(T)o describe the so-called ‘safe schools’ and ‘gender fluidity’ garbage being peddled in schools as ‘cultural Marxism’ is not a throwaway line but a literal truth.
-Fraser Anning, maiden speech to the Australian parliament
We have a senator not only peddling Nazi-derived conspiracy theories on the floor of parliament, but even calling for ‘a final solution to the immigration problem’. Sky News calls upon neo-Nazis like Blair Cottrell to share their opinions on immigration and policy. Our major papers decry Jews who form colonies. The ABC’s august Four Corners decided that Steve Bannon deserved their platform to gaslight the nation. This isn’t normal. How did we get here?
Continue reading “The Breakdown of Shared Reality”
Malcolm Turnbull today brought on a leadership spill, where he beat back Peter Dutton’s challenge by a narrow 48-35 margin. This pre-emptive strike is unlikely to hold the conservative forces for long, and as I write, senior ministers are resigning from their posts. So today I ask the question, who is Peter Dutton?
Continue reading “Peter Dutton, the Minister for 2GB”
The ‘only credible plan‘ is dead. Much like Malcolm Turnbull’s prime ministership, the National Energy Guarantee (NEG) was a spineless compromise between reality and the intransigent conservative elements of his own party. As it passes into the nether realm, our PM is set to soon follow. The future of the Liberal Party and Australia’s action on climate change hang in the balance.
Continue reading “NEGligence”
Nine and Fairfax have announced a merger, with the resultant company to be called Nine and Nine shareholders to control the majority of shares. This isn’t a merger, but a takeover. Fairfax, as we know it, is dead. With the death knell of Fairfax (publishers of The Age, The Sydney Morning Herald and the Canberra Times) comes the confirmation that online advertising isn’t sufficiently profitable to fund serious journalism.
Continue reading “The Death of Fairfax and the Stratification of Journalism”
So emphasising a humanist education rather than training builds reasoning, critical thinking and creativity. That’d be great, except that none of those skills are at all useful in the festering wound which is our society. Teaching children to learn and follow their interests only creates a fantasy of adult life, whereas training them for the reality of wage labour avoids any such delusions.
Continue reading “The Tension Between Education and Training – A Counterpoint”
What is the point of schooling? Is it to expand your intellectual capabilities and widen your range of thought, or just to train you in the techniques required for future employment? These objectives are not just competitive but actively contradictory and held in constant tension in our education systems.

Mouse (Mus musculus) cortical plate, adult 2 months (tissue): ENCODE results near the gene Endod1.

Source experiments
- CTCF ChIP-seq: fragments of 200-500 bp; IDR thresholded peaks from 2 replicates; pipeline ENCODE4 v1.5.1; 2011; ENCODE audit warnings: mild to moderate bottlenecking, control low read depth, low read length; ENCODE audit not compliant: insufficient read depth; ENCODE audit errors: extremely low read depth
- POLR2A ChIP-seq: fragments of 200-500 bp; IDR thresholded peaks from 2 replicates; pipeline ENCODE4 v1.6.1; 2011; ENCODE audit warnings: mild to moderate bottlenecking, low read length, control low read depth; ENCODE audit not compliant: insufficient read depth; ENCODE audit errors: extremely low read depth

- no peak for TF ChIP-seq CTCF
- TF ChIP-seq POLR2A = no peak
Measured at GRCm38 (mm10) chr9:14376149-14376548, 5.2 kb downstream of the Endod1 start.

Continue reading “The Tension Between Education and Training”
It is a commonly held truism that sports and politics should never mix. Sport is an oasis, untouched by the mundanities of life. But to watch a game of football is to break apart this illusion. Representatives of two nations clash in a contest of strength and skill. A referee enforces strict conformance with arbitrary rules. The crowd’s passions are subsumed in the game. How could this be apolitical?
Continue reading “Sport and Discipline”
Surveillance is a powerful tool to discipline a subject’s actions. Jeremy Bentham recognised this when he proposed a new type of prison in the 18th century. The panopticon design would provide complete visibility of all inmates at all times to a centrally located warden. But Bentham’s real breakthrough wasn’t the importance of surveillance. No, what made Bentham’s idea unique was recognition that actual surveillance wasn’t necessary. The prisoners just needed to think they were being monitored. So long as they couldn’t see whether the warden was watching, they had to assume he was. Though Bentham never managed to get a panopticon built, his ideas remained and have resurfaced in modern times.
Continue reading “The New Panopticon”
Ideas are one driver of our society, along with material conditions, power dynamics, great men and a swathe of smaller influences. But are they the central pillars, or just of tangential importance? John Ralston Saul’s The Unconscious Civilization posits that a corporatist ideology is responsible for the ills of society, and that throwing off those intellectual shackles will resolve them.
Continue reading “To What Extent is Society Driven by Ideas?”
We spend our days endlessly repeating simple tasks, and even outside of work we refuse to grapple with higher order ideas and concepts. Politics has been reduced to squabbling over petty resentments, a kind of spectator sport. Even our art has given up on the profound, simply packaging up nostalgia and spectacle to be sold back to us. We cannot call ourselves grown men if we act like infants.
Continue reading “A Society of Infants”